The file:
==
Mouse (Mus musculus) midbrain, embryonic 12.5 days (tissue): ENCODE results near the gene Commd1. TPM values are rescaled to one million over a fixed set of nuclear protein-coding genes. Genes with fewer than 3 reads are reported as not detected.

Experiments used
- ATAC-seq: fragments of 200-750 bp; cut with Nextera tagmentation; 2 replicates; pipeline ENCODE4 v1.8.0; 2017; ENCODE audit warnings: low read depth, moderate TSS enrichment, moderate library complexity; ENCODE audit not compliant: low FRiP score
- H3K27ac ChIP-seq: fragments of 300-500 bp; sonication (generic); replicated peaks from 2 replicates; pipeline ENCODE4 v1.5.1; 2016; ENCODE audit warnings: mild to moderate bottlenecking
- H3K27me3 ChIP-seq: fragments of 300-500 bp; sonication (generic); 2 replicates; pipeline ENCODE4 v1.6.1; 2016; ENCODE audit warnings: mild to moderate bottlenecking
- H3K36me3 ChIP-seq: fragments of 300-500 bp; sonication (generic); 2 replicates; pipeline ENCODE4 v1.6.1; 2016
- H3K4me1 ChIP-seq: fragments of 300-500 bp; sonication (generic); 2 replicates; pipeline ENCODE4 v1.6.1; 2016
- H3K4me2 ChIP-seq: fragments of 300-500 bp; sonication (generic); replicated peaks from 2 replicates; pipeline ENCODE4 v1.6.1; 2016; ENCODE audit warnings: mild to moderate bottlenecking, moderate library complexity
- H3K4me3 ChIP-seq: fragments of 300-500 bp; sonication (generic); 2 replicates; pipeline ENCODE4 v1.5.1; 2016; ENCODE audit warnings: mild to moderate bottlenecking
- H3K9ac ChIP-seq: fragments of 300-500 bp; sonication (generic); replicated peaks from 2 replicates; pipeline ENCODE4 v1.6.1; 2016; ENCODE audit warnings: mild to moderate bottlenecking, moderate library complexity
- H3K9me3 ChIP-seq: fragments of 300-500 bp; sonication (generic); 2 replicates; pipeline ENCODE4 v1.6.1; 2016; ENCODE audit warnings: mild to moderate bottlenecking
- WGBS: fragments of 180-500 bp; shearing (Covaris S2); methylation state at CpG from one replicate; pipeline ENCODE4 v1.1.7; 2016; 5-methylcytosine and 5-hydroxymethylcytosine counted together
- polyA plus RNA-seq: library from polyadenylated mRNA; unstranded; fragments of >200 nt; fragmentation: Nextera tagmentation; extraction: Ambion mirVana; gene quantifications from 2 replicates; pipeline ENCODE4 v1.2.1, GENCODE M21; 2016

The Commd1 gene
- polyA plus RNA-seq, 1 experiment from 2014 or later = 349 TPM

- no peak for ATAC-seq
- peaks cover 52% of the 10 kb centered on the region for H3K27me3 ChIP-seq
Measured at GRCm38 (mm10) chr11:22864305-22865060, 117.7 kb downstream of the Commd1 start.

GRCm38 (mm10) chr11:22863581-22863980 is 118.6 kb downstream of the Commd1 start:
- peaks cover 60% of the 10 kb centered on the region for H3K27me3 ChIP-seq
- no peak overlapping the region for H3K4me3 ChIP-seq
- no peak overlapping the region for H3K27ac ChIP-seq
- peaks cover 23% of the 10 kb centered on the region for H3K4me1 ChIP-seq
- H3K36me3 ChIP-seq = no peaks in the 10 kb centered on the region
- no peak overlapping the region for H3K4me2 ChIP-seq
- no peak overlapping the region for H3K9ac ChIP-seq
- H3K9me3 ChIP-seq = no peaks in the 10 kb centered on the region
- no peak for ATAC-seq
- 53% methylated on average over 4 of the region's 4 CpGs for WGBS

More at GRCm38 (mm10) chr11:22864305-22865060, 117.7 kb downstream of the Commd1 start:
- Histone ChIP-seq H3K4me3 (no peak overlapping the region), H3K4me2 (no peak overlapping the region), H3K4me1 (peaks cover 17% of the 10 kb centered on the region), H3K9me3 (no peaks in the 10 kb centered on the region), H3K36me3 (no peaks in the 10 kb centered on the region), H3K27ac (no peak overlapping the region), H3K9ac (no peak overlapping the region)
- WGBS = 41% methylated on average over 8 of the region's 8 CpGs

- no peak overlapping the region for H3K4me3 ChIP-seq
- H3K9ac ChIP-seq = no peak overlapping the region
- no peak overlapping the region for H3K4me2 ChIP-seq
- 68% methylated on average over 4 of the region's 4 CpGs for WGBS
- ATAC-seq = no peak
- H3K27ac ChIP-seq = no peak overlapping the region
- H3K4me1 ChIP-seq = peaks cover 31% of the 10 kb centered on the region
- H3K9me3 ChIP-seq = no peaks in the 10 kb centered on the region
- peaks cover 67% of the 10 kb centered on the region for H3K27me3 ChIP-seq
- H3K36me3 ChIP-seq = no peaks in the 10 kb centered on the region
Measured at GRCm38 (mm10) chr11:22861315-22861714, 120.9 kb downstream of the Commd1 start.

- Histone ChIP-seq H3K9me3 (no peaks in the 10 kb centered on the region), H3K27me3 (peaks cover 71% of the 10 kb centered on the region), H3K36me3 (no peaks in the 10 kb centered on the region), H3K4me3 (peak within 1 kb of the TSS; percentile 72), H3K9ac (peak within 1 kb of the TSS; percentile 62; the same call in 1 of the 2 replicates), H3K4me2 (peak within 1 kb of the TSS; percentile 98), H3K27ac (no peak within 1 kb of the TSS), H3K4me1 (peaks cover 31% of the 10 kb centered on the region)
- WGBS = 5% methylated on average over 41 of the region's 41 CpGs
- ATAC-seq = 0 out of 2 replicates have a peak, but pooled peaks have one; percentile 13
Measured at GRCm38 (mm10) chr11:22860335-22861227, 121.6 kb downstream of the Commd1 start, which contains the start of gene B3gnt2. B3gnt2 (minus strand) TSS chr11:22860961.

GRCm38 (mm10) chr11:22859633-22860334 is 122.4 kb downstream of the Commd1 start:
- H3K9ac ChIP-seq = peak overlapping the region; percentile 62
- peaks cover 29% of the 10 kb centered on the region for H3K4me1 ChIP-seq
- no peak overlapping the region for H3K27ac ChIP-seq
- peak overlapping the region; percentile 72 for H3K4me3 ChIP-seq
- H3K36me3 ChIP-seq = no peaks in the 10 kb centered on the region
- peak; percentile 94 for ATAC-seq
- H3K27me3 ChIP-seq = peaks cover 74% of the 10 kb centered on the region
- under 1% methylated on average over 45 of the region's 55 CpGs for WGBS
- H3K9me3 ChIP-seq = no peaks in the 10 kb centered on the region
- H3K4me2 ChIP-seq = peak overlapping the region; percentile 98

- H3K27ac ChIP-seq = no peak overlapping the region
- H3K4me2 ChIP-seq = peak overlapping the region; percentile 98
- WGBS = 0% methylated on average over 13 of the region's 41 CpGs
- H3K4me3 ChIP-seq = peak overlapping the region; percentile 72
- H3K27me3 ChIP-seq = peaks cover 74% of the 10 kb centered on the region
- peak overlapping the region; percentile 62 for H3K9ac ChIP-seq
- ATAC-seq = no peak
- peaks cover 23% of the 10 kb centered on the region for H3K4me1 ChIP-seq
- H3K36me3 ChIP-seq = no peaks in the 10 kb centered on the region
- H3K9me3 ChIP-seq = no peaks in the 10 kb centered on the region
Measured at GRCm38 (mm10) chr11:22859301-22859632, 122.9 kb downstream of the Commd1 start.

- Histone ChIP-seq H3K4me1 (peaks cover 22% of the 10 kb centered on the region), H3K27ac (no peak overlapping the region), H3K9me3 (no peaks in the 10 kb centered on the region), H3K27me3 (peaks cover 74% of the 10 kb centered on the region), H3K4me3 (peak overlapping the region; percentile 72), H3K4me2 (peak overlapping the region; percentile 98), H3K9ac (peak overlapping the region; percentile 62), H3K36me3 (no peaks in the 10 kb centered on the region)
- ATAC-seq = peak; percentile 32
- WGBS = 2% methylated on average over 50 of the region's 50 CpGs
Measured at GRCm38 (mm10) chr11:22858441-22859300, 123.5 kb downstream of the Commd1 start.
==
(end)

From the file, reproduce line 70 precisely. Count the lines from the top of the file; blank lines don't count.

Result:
- Histone ChIP-seq H3K4me1 (peaks cover 22% of the 10 kb centered on the region), H3K27ac (no peak overlapping the region), H3K9me3 (no peaks in the 10 kb centered on the region), H3K27me3 (peaks cover 74% of the 10 kb centered on the region), H3K4me3 (peak overlapping the region; percentile 72), H3K4me2 (peak overlapping the region; percentile 98), H3K9ac (peak overlapping the region; percentile 62), H3K36me3 (no peaks in the 10 kb centered on the region)